Mostly rational politics, with occasional rants about how a few crazy Republicans are ruining the country.
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Thursday, November 25, 2004
At the Thanksgiving Table
Joe Conason of Salon wrote a great article about how to talk to your Republican relatives in the wake of the election about the plans that are starting to come out of the White House, specifically their disastrous (unless you're super-wealthy) ideas to eliminate taxes on investment and shift that burden to income tax, for example eliminating the deductability of state/local income taxes, which is a huge deduction for us New Yorkers (as expected, this is a tax on blue states, that have higher state tax rates).
And, if you're relative is getting health insurance from their employer right now, tell them about how Bush wants to eliminate corporate deductions for offering insurance, making it easy for companies to decide not to offer it anymore.
The last point is truly remarkable - they want to reform Social Security but don't have the money... what we pay in now curently goes to our grandparents, so in order for us to save for ourselves in the future, as they propose, they have to find a new way to pay current retirees. The Bush people studying this literally said this week that they propose to do that by NOT COUNTING toward the deficit the money they'd have to borrow to fill the gap.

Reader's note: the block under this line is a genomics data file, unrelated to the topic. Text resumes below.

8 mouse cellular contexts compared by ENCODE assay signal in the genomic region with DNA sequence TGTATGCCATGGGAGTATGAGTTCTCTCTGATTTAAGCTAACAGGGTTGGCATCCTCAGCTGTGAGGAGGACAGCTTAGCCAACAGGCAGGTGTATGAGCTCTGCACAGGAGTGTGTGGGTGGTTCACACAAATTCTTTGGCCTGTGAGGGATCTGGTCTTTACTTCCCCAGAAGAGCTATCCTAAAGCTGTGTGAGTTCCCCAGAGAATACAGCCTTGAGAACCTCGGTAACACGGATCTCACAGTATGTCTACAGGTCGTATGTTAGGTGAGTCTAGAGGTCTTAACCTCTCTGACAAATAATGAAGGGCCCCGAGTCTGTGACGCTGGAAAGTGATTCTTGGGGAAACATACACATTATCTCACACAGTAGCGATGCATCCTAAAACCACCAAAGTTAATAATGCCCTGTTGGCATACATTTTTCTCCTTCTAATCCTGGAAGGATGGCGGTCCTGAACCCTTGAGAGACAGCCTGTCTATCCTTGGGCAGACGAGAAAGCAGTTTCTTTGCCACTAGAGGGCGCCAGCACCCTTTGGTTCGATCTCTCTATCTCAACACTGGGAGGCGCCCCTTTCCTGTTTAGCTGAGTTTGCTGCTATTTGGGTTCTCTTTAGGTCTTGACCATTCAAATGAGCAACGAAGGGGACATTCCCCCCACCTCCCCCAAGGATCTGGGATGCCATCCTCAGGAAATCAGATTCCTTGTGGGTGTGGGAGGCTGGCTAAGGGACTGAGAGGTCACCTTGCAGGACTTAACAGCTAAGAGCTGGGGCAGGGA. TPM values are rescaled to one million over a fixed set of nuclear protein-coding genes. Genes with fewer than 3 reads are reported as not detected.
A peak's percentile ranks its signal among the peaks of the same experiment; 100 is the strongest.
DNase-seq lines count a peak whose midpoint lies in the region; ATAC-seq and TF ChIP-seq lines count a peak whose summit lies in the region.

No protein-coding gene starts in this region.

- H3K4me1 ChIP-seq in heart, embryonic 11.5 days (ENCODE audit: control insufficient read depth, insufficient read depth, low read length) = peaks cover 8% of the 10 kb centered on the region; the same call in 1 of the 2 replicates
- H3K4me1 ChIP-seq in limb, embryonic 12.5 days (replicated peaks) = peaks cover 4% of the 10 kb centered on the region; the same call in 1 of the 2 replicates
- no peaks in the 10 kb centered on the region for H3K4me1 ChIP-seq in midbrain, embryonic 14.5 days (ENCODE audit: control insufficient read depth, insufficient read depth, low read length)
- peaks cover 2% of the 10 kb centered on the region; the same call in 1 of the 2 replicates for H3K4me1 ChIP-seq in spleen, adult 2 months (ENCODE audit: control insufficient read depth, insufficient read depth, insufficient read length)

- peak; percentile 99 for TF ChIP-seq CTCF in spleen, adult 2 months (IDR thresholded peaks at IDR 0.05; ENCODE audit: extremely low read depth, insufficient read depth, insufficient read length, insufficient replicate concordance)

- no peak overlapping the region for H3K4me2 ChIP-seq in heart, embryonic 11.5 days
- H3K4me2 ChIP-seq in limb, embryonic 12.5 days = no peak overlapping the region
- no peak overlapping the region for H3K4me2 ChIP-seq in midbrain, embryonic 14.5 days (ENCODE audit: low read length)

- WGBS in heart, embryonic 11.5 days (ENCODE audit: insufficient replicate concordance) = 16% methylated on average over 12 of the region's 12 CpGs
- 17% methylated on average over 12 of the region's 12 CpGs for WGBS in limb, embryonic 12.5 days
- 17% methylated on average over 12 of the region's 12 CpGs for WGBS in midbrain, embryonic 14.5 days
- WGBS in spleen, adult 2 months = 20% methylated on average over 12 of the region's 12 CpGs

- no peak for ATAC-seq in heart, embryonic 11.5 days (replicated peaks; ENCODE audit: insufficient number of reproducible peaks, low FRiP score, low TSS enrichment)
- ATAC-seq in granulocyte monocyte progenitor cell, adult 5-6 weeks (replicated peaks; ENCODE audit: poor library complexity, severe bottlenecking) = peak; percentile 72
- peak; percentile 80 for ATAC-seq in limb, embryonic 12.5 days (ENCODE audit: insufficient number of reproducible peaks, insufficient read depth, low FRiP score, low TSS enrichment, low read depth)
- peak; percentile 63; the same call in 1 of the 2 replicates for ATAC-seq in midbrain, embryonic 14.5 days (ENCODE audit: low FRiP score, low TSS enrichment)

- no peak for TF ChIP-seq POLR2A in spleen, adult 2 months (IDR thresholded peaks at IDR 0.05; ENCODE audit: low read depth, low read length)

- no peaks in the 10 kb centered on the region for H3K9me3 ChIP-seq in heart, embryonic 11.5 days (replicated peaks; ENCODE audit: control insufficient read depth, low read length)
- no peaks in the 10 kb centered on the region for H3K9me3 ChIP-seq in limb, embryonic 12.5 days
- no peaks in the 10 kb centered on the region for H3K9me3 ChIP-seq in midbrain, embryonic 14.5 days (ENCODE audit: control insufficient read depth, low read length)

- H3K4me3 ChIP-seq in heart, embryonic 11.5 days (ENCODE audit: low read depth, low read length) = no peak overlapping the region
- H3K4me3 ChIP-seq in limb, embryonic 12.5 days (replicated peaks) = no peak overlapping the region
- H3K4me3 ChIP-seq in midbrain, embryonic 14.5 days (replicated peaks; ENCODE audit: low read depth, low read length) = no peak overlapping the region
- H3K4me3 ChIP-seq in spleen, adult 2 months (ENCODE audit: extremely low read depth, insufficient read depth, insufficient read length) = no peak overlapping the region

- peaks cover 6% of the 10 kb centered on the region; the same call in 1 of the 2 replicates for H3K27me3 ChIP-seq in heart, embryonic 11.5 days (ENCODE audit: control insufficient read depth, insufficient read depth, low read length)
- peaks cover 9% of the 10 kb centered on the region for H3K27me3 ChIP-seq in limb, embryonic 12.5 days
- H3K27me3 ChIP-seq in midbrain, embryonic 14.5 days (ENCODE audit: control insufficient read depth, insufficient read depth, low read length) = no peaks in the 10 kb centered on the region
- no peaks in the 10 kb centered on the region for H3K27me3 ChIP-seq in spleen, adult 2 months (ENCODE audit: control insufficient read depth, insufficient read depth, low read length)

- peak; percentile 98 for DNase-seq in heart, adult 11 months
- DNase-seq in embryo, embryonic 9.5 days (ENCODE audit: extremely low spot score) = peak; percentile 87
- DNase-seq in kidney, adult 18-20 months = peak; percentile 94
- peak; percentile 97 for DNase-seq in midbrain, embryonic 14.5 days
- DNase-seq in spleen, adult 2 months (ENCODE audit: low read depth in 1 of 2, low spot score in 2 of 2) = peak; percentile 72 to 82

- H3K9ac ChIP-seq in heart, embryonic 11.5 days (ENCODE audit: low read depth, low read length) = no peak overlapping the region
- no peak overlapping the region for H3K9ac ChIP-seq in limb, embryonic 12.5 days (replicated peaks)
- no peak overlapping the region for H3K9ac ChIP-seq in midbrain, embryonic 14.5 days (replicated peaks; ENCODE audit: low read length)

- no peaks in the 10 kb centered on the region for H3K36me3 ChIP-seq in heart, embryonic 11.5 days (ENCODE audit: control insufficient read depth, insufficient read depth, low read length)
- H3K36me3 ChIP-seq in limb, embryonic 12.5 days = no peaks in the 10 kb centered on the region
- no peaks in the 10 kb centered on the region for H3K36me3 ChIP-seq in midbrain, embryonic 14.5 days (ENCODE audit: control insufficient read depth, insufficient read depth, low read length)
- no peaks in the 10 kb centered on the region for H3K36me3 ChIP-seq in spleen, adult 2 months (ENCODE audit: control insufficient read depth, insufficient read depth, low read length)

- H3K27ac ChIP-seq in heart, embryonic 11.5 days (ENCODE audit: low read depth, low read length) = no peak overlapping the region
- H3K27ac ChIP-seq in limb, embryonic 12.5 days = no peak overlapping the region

Let them eat poundcake How to take the gloat out of your Republican relatives over Thanksgiving dinner
Avoiding political arguments with Republican relatives may be the best way to enjoy Thanksgiving. But what's best isn't always what's possible. In the election's immediate aftermath -- and following a big meal and a few drinks -- your most dearly beloved conservatives may not be able to resist the urge to gloat. They may even begin to lecture you about the bright future that awaits us all as George W. Bush fulfills his "mandate."
Rather than start screaming about the bloody debacle in Iraq, the nasty campaign against gays, or the pillaging of the environment, just smile and nod until your favorite 'winger pauses for breath (or a bite of pie). Then say, "I hope you're right, of course, for everybody's sake. But have you heard about the President's economic plans?"
As soon as you have everybody's attention, politely explain what Bush and his administration plan to do to the gullible middle-class voters who re-elected him. Remind them how the President promised to make taxes "fairer" and "simpler," to make health care more widely available and to cut the deficit in half.
Nod your head and say yes, you agree, the forthcoming White House tax plan is pure simplicity. It will transfer the tax burden from the wealthy to the workers, from families with high earnings to those in the middle. That means creating new shelters for the richest taxpayers, who will be rewarded with various schemes for tax-free savings and medical accounts. Pretty fair, eh?